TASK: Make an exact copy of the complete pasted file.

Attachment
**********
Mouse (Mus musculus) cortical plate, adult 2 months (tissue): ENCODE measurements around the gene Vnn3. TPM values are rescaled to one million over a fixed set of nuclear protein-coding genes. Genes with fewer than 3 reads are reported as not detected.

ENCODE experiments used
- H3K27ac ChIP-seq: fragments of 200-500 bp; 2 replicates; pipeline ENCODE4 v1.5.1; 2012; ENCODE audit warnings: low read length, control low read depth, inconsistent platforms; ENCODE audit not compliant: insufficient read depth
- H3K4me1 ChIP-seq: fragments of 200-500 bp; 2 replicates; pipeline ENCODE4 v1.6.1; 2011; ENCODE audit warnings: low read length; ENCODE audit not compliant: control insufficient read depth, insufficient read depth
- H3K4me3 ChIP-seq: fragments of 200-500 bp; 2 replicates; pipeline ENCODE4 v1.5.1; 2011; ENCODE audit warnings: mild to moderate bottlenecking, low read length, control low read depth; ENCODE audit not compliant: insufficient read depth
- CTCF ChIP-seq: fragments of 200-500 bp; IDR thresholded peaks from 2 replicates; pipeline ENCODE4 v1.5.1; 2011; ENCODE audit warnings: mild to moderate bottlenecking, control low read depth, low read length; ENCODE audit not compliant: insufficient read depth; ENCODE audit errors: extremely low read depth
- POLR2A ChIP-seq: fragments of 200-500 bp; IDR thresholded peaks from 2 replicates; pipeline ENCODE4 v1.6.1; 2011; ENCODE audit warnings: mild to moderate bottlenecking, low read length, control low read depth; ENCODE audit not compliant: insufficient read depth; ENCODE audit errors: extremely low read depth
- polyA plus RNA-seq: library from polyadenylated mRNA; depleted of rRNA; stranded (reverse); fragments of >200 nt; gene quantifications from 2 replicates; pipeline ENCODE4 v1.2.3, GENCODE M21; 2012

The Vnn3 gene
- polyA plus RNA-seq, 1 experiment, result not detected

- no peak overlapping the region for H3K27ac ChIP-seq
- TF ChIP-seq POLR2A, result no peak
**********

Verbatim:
Mouse (Mus musculus) cortical plate, adult 2 months (tissue): ENCODE measurements around the gene Vnn3. TPM values are rescaled to one million over a fixed set of nuclear protein-coding genes. Genes with fewer than 3 reads are reported as not detected.

ENCODE experiments used
- H3K27ac ChIP-seq: fragments of 200-500 bp; 2 replicates; pipeline ENCODE4 v1.5.1; 2012; ENCODE audit warnings: low read length, control low read depth, inconsistent platforms; ENCODE audit not compliant: insufficient read depth
- H3K4me1 ChIP-seq: fragments of 200-500 bp; 2 replicates; pipeline ENCODE4 v1.6.1; 2011; ENCODE audit warnings: low read length; ENCODE audit not compliant: control insufficient read depth, insufficient read depth
- H3K4me3 ChIP-seq: fragments of 200-500 bp; 2 replicates; pipeline ENCODE4 v1.5.1; 2011; ENCODE audit warnings: mild to moderate bottlenecking, low read length, control low read depth; ENCODE audit not compliant: insufficient read depth
- CTCF ChIP-seq: fragments of 200-500 bp; IDR thresholded peaks from 2 replicates; pipeline ENCODE4 v1.5.1; 2011; ENCODE audit warnings: mild to moderate bottlenecking, control low read depth, low read length; ENCODE audit not compliant: insufficient read depth; ENCODE audit errors: extremely low read depth
- POLR2A ChIP-seq: fragments of 200-500 bp; IDR thresholded peaks from 2 replicates; pipeline ENCODE4 v1.6.1; 2011; ENCODE audit warnings: mild to moderate bottlenecking, low read length, control low read depth; ENCODE audit not compliant: insufficient read depth; ENCODE audit errors: extremely low read depth
- polyA plus RNA-seq: library from polyadenylated mRNA; depleted of rRNA; stranded (reverse); fragments of >200 nt; gene quantifications from 2 replicates; pipeline ENCODE4 v1.2.3, GENCODE M21; 2012

The Vnn3 gene
- polyA plus RNA-seq, 1 experiment, result not detected

- no peak overlapping the region for H3K27ac ChIP-seq
- TF ChIP-seq POLR2A, result no peak